Mrs. Carpenter, not naturally a woman of a great many words, thought it best to remove from the new governess

s mind any preconceived no
ion she might have formed that she would be interviewed on her arrival by her employer. And catching sight of her studying a photograph on the mantelpiece, which was actually a photograph, when young, of the present master of the place, in the usual cricket cap, and wielding a cricket bat, she accepted it as a directive, and a fitting start to essential conversation.


informed Mallory, quietly,

is a photograph of Mr. Raife when he was about ten years of age. He is


a very busy man nowadays, and it is scarcely likely that you will meet him to-night, and perhaps not for a few days. He has, however, a great deal of confidence in the agency who sent you here—they supply, as a matter of fact, all our indoor staff—and I have no doubt at all that your references and so forth were most carefully checked?

I expect so.

Mallory permitted herself a faint smile, and her eyes twinkled a little.

But what I was more concerned about,

she confessed—

and this is a point the agency did not make at all clear it
o me!—is who, and what, is Mr
? Mr. Raife Benedict? Is he the father of my prospective pupil?

Oh, dear me, no!

Mrs. Carpenter sounded suddenly almost prim.

Mr. Benedict is not married.

Then, who..
Mallory puckered up her slim eyebrows a trifle.

A niece, perhaps, or a ward...?
Is there no Mrs. Benedict

There is no Mrs. Benedict,

the housekeeper stated, in her
ear, clipped tones,

not since my late mistress died the year after Mr. Raife inherited the property. Miss Serena, whom you also will probably not see until to-morrow, is Mr.

s daughter, and Mr. Adrian is Mr. Raife

s younger brother, and a widower.

But Mr. Raife is my employer?

Raife, is the head of the house,

with a quite noticeable touch of old-fashioned pride.

Mr. Adrian lives here only because of Mr. Raife

s generosity, and his sense of, the fitness of things would never allow him to live anywhere else, and that goes for Miss Serena as well. It is not entirely a satisfactory arrangement.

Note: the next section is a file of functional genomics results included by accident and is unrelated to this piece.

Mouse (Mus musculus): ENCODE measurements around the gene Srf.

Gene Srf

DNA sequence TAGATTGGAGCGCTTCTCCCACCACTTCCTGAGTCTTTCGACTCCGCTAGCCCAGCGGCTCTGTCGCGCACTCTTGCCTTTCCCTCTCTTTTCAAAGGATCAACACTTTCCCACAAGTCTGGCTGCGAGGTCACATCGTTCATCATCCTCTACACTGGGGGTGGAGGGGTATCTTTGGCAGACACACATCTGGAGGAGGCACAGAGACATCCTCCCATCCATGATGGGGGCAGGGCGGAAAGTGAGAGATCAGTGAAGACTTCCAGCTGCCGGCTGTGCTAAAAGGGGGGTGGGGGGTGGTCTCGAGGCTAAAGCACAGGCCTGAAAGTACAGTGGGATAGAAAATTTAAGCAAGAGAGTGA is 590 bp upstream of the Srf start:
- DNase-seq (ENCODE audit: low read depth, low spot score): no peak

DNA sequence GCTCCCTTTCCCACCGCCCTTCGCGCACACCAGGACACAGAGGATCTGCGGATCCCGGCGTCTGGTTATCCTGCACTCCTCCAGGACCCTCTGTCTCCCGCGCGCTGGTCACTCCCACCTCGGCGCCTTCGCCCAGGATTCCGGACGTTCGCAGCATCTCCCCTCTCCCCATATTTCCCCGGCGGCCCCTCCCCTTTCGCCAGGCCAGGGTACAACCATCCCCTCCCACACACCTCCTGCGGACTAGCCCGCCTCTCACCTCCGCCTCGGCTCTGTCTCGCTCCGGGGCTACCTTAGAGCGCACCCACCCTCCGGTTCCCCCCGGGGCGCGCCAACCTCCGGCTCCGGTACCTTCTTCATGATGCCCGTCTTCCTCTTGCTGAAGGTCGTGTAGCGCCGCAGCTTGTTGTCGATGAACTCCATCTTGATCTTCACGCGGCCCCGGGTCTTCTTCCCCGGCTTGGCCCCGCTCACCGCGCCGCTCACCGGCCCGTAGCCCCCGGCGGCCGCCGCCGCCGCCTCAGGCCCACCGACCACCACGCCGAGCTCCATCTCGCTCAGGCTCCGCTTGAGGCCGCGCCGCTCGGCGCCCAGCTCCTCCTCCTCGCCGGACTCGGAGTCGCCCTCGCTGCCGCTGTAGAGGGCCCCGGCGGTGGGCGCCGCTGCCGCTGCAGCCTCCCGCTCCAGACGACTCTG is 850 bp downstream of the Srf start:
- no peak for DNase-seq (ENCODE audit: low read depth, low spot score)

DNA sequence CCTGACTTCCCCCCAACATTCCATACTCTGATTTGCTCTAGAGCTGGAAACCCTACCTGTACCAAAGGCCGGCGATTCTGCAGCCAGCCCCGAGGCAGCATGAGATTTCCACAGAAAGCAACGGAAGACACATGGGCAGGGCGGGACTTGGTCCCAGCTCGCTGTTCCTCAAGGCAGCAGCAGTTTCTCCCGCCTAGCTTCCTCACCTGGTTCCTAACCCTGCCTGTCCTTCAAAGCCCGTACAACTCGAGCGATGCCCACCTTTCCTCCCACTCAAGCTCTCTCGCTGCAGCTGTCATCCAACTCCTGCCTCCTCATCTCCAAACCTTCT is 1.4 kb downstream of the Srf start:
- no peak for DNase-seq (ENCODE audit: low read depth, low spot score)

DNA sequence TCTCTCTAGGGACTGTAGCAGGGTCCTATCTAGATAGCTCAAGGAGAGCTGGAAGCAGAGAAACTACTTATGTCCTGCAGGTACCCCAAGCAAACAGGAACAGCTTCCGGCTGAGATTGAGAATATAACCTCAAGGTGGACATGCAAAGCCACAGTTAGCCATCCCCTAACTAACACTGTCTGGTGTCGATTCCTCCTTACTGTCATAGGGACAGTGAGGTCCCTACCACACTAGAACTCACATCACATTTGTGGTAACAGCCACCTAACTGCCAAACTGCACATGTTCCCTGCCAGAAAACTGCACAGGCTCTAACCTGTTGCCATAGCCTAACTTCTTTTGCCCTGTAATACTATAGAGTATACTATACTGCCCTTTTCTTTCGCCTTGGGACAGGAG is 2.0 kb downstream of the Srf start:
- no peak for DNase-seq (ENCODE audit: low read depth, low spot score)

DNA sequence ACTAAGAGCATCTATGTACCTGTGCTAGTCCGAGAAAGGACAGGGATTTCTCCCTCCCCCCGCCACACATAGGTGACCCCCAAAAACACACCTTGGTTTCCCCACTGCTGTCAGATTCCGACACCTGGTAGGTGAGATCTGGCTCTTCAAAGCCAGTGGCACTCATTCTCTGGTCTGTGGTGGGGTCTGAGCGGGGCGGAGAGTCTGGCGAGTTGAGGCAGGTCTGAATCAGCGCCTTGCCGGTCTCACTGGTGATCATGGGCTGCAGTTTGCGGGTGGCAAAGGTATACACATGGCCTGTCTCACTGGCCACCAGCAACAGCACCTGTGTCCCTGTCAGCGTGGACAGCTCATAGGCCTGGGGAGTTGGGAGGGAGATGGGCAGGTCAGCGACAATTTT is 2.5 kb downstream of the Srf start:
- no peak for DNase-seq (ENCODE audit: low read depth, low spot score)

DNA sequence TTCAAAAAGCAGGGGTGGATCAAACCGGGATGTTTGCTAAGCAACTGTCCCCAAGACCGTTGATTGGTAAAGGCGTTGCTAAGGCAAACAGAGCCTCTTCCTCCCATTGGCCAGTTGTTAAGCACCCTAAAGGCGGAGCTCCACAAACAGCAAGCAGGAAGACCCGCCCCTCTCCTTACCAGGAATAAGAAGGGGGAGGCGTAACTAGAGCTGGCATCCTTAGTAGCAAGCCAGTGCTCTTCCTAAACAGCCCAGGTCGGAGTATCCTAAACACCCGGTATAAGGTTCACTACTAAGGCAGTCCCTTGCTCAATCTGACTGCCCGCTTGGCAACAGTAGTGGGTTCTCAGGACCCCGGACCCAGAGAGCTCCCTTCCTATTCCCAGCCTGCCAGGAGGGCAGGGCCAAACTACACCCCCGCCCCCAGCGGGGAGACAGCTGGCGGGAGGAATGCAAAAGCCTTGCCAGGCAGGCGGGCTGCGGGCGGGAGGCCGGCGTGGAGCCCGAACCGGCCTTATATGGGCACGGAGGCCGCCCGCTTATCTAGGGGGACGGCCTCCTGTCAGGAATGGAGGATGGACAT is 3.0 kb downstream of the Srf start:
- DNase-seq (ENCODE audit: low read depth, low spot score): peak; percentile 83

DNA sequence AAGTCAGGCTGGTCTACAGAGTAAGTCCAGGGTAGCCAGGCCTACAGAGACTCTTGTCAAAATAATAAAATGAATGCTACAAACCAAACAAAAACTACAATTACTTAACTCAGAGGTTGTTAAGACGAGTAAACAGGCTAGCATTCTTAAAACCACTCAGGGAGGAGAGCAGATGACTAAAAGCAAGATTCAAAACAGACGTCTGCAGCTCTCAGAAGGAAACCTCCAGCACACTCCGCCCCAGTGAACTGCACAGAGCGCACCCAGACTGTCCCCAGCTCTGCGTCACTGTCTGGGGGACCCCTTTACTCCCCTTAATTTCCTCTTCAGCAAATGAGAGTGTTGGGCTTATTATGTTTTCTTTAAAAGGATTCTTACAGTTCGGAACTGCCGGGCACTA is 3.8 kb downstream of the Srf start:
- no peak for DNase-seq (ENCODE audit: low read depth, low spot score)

But, surely

—Mallory was thinking of the wonderful setting she had glimpsed outside, the ancient beauty of the house, the evidence of a great deal of wealth inside it—

surely it is an absolutely perfect place for a young child to be brought up in? There is so much room—such freedom for growth and development! I would have said that Serena is a very lucky girl indeed to live here.

Would you?

Mrs. Carpenter glanced at her a trifle obliquely while she handed her a second cup of tea.

But there are other things besides growth and development—physical growth,
is! You will find that Serena is a little bit—well, forward, is the best word I can use, for her age. She has been more than a little spoiled—but that is largely the fault of her uncle. Otherwise she is quite a pleasant child, and you

ll probably find her quick to learn.

I hope then in that case I

ll be able to keep pace with her requirements,

Mallory observed with her sudden, charming smile.


ve never done this sort of thing before, you know,

she confessed.


ve had plenty of experience coaching my brothers and sister, and I know a lot about all forms of pet dogs, and I can even cook quite well if necessary. But I

m not really a governess.

However, the agency must have thought you were suitable,

Mrs. Carpenter remarked looking at her as if she herself had formed the opinion, after such a brief acquaintance, that there were other things besides scholastic attainments when dealing with a precocious small girl, and that this Miss Gower probably had them. At least she had naturalness and charm, and a certain quiet poise, and that well-developed little chin of hers had not been bestowed upon her for nothing.

Well, my father was a bit of a stickler for cramming his

s heads with as mu
h of the information he thought should go into them as he could manage during his lifetime,

Mallory admitted.

And I think it

s quite true to say I cut my first teeth on the
Encyclopaedia Britannica,
and took my first steps with the classics, so I should be able to cope with a ten-year-old. But that remains to be proved,

she ended modestly.

And in the meantime your mother is going to miss you a great deal?

Mrs. Carpenter suggested

Mallory looked unconsciously rather wistful.

Well, one of
had to go forth from the fold and earn some money,

she explained quite honestly.

There is very little profit to be made out of pedigree household pets these days, and we are quite a large family. I was the one to do the launching out, and gove
essing seemed the only
as I can

t even type or do shorthand.